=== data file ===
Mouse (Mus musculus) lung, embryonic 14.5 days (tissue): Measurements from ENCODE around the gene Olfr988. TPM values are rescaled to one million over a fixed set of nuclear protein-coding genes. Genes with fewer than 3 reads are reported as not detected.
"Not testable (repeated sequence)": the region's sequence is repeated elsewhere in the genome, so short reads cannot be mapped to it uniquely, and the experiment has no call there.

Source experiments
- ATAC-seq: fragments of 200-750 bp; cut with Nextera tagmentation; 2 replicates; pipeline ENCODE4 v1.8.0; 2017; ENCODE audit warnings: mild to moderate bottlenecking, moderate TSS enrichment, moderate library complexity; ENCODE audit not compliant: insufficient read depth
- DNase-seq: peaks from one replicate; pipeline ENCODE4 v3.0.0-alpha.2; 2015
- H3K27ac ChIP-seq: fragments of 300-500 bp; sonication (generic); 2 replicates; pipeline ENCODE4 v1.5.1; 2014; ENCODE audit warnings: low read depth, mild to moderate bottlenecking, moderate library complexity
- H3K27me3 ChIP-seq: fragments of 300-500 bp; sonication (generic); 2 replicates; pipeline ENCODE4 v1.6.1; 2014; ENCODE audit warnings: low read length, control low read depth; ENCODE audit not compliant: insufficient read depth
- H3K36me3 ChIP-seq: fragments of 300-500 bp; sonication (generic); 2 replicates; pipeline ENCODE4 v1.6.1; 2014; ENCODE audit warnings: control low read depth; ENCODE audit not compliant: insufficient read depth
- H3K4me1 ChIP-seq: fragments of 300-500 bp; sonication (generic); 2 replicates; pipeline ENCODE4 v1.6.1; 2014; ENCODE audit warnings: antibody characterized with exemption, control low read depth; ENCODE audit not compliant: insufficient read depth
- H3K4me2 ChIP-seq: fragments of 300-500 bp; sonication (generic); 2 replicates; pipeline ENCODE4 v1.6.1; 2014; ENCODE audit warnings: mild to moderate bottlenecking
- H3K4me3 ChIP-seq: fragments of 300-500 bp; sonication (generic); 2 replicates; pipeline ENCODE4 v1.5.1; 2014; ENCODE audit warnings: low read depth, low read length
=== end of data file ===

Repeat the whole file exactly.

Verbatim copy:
Mouse (Mus musculus) lung, embryonic 14.5 days (tissue): Measurements from ENCODE around the gene Olfr988. TPM values are rescaled to one million over a fixed set of nuclear protein-coding genes. Genes with fewer than 3 reads are reported as not detected.
"Not testable (repeated sequence)": the region's sequence is repeated elsewhere in the genome, so short reads cannot be mapped to it uniquely, and the experiment has no call there.

Source experiments
- ATAC-seq: fragments of 200-750 bp; cut with Nextera tagmentation; 2 replicates; pipeline ENCODE4 v1.8.0; 2017; ENCODE audit warnings: mild to moderate bottlenecking, moderate TSS enrichment, moderate library complexity; ENCODE audit not compliant: insufficient read depth
- DNase-seq: peaks from one replicate; pipeline ENCODE4 v3.0.0-alpha.2; 2015
- H3K27ac ChIP-seq: fragments of 300-500 bp; sonication (generic); 2 replicates; pipeline ENCODE4 v1.5.1; 2014; ENCODE audit warnings: low read depth, mild to moderate bottlenecking, moderate library complexity
- H3K27me3 ChIP-seq: fragments of 300-500 bp; sonication (generic); 2 replicates; pipeline ENCODE4 v1.6.1; 2014; ENCODE audit warnings: low read length, control low read depth; ENCODE audit not compliant: insufficient read depth
- H3K36me3 ChIP-seq: fragments of 300-500 bp; sonication (generic); 2 replicates; pipeline ENCODE4 v1.6.1; 2014; ENCODE audit warnings: control low read depth; ENCODE audit not compliant: insufficient read depth
- H3K4me1 ChIP-seq: fragments of 300-500 bp; sonication (generic); 2 replicates; pipeline ENCODE4 v1.6.1; 2014; ENCODE audit warnings: antibody characterized with exemption, control low read depth; ENCODE audit not compliant: insufficient read depth
- H3K4me2 ChIP-seq: fragments of 300-500 bp; sonication (generic); 2 replicates; pipeline ENCODE4 v1.6.1; 2014; ENCODE audit warnings: mild to moderate bottlenecking
- H3K4me3 ChIP-seq: fragments of 300-500 bp; sonication (generic); 2 replicates; pipeline ENCODE4 v1.5.1; 2014; ENCODE audit warnings: low read depth, low read length